Attacking Saigon proper
GEN Dung did not intend to seize Saigon house-by-house, but had five major objectives for his 16 division force:
- Joint General Staff headquarters
- Presidential Palace
- Saigon Military District headquarters
- Directorate-General of Police
- Tan Son Nhut Airfield.
Once these points were taken, they would then move outward into the city, as the tactical situation required, but taking these points would effectively cut the head from the ARVN's neck. Early in the morning of April 30, the PAVN attacked.
Resistance was slight and ineffective. Tanks quickly broke down the gates of the presidential palace, where Duong Van Minh, known as "Big Minh", tried to surrender. PAVN Senior Colonel Bui Tin refused his surrender, saying "you cannot give up what you do not have."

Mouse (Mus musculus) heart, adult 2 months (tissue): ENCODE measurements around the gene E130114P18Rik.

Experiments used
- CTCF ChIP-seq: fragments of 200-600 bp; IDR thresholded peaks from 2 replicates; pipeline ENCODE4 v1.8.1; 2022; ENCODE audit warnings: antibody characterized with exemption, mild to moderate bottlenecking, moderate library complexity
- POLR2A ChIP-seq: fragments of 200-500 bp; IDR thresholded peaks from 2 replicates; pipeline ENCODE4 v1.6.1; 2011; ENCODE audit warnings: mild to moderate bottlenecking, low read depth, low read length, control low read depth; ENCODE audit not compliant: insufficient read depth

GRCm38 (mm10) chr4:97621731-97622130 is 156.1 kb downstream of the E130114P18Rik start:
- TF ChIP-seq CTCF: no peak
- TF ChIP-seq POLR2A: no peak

About 140,000 refugees managed to flee the country, chiefly by boat. The PAVN then concentrated its combat power to attack the six ARVN divisions isolated in the north. After destroying these divisions, the PAVN launched its "Ho Chi Minh Campaign" that with little fighting seized Saigon on April 30, ending the war.
No American military units had been involved until the final days, when Operation FREQUENT WIND was launched to protect the evacuation of Americans and 5600 senior Vietnamese government and military officials, and employees of the U.S. The 9th Marine Amphibious Brigade would enter Saigon to evacuate the last Americans from the American Embassy to ships of the Seventh Fleet.
Even a unified Vietnam, however, had not seen the end of war. Even though both sides were Communist, there had been skirmishing, in Cambodia, between PAVN and Khmer Rouge forces since 1973. Within the Communist world, no longer unified, Vietnam was principally backed by the Soviet Union, the Khmer Rouge was supported by China. The Third Indochina War escalated when Vietnam invaded Cambodia in 1978, and China countered by invading northern Vietnam in 1979.